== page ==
HARLINGEN — A long-overdue rainfall of just over a half-inch Saturday in the city will not be enough to blunt the march of a Rio Grande Valley drought which is becoming more of a concern weekly.

Official readings show Harlingen received 0.7 inches of rain Saturday at Valley International Airport, although other areas of the city appear to have received less. At Brownsville-South Padre Island International Airport, only a trace of precipitation was recorded and at McAllen International Airport, 0.11 inches of rain fell.

Overnight Friday, however, McAllen set a daily record for the date with 0.39 inches recorded at the airport. The old record was 0.13 inches set last year.

Elsewhere in the region, there were pockets of between an inch and two inches on parched ranchlands in Hidalgo and Starr County.

This brief taste of precipitation is not going to continue, with high pressure moving into the Valley beginning today that will choke off any chance of more rain this week.

In fact, an unseasonable mini-heat wave will settle over the region, peaking into possibly triple-digit temperatures in Hidalgo County between Wednesday and Friday. With that heat will come significantly lower humidity which will increase the threat of wildfires.

“It’s pretty much over,” meteorologist Brian Miller with the National Weather Service in Brownsville said Sunday. “We’re not looking for much at all the next few days.”

Over the past three months, most of the rainfall in South Texas has fallen on the northeastern part of the region and the coastal areas around Corpus Christi and to the north. These areas have received anywhere between 25 and 100 percent of normal precipitation so far this year.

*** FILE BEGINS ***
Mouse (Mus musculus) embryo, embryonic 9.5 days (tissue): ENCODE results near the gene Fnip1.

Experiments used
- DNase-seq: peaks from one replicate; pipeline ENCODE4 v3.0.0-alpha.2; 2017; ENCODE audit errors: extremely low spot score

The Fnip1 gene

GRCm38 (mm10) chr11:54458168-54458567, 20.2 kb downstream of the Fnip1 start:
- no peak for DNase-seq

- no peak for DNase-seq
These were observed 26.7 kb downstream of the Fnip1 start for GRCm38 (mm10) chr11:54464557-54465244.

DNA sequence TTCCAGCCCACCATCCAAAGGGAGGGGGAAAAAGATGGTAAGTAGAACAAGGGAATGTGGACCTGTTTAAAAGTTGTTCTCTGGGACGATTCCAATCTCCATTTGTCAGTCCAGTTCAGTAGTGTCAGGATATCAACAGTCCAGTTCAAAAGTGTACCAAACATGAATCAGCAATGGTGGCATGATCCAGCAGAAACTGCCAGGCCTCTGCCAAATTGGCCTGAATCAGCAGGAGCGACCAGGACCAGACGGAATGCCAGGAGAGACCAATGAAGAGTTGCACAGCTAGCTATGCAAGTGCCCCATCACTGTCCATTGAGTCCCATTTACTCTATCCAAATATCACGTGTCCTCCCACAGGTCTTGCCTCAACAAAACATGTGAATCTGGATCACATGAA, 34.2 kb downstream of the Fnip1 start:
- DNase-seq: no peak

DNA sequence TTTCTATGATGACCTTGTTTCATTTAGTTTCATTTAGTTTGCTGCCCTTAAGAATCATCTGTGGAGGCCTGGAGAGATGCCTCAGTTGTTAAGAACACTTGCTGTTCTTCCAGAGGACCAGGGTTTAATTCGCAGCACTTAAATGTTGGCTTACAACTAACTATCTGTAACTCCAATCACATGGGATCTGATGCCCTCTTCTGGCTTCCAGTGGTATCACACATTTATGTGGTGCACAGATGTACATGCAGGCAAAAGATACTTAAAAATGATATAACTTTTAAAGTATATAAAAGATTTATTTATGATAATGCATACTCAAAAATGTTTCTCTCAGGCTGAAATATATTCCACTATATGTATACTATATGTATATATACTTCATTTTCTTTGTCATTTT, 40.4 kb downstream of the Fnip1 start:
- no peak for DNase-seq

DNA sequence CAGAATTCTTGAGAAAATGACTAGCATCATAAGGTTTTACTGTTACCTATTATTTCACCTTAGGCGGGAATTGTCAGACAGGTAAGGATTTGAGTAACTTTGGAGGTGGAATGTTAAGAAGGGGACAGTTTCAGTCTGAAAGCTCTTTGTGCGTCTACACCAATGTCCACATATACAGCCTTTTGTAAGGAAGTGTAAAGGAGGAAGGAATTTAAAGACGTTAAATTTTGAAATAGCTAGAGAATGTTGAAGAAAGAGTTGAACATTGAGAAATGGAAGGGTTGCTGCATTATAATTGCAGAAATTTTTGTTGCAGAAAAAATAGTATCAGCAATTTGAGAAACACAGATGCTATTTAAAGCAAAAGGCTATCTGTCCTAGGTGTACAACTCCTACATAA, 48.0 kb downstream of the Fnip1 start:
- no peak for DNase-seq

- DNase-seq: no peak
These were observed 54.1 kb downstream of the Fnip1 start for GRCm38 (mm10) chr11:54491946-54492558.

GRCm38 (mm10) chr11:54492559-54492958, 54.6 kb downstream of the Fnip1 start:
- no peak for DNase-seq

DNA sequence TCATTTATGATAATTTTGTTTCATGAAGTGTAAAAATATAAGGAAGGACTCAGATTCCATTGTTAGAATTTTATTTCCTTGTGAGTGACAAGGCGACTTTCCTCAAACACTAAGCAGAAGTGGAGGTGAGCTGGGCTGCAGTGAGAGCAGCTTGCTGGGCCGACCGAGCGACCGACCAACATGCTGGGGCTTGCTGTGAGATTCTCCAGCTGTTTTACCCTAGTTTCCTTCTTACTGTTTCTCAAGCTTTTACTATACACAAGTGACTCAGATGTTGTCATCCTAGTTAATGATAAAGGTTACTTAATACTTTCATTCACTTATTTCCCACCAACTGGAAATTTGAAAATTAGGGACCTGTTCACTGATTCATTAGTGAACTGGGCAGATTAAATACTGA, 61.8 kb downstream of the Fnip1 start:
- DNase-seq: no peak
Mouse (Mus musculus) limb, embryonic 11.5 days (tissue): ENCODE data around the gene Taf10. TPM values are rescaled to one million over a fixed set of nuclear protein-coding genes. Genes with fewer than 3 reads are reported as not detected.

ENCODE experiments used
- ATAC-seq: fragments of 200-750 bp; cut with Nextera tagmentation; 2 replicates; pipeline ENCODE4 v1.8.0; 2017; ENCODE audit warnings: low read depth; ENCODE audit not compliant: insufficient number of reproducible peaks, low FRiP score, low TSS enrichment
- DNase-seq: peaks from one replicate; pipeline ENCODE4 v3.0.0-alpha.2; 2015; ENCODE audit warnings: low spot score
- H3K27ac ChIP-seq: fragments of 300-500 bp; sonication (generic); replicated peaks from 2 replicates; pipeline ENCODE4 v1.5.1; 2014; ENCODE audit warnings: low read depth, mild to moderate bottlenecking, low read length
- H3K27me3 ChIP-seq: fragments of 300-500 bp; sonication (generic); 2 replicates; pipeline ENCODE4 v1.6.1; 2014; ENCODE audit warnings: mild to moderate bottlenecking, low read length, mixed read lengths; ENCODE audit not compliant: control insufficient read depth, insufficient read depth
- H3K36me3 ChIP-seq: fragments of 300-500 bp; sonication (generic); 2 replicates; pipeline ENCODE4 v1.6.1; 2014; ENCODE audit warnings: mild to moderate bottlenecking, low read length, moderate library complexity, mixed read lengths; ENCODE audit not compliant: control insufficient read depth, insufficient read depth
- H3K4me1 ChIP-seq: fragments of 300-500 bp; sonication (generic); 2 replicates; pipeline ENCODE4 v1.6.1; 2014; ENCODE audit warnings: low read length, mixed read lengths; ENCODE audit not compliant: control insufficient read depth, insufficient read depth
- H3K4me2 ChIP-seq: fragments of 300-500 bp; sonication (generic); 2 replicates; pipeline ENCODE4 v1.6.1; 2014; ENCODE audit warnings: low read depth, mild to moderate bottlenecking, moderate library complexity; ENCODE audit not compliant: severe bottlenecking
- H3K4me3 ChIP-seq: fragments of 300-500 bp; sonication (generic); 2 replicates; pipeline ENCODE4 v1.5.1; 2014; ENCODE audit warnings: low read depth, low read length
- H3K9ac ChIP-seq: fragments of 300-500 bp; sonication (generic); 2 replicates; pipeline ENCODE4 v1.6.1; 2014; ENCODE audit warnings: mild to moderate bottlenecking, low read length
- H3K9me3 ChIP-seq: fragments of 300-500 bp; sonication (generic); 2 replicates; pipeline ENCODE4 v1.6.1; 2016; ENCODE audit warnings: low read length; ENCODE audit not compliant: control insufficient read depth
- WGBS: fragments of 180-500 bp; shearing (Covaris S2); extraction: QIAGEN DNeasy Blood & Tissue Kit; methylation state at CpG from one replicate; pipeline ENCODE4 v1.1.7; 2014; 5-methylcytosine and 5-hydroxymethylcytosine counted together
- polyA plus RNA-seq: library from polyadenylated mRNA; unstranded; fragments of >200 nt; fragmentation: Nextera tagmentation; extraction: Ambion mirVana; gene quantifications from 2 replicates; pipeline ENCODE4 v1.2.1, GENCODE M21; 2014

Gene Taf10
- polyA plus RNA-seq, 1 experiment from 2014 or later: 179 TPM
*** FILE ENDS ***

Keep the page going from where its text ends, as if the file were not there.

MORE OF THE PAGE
But for the rest of the region, including the Valley, precipitation levels are only 10 to 50 percent of normal for 2020.

The U.S. Drought Monitor’s latest report confirms these very dry conditions.

Cameron, Willacy and the eastern half of Hidalgo County are locked into severe drought conditions, while the western half of Hidalgo is in extreme drought.

All of Starr County is in extreme drought, and to the north, about four-fifths of Zapata County is listed as being in exceptional drought, the highest drought category. It is the driest county in the state.

All of this is affecting both agricultural and ranching operations. The latter are becoming very short on grass with most ranchers hauling in feed for livestock and some reportedly selling off parts of their herds.

The long-range climate outlook for Deep South Texas isn’t looking good, either.

Meteorologists with the National Weather Service forecast conditions of above-normal temperatures and below-normal rainfall will persist through spring and into June.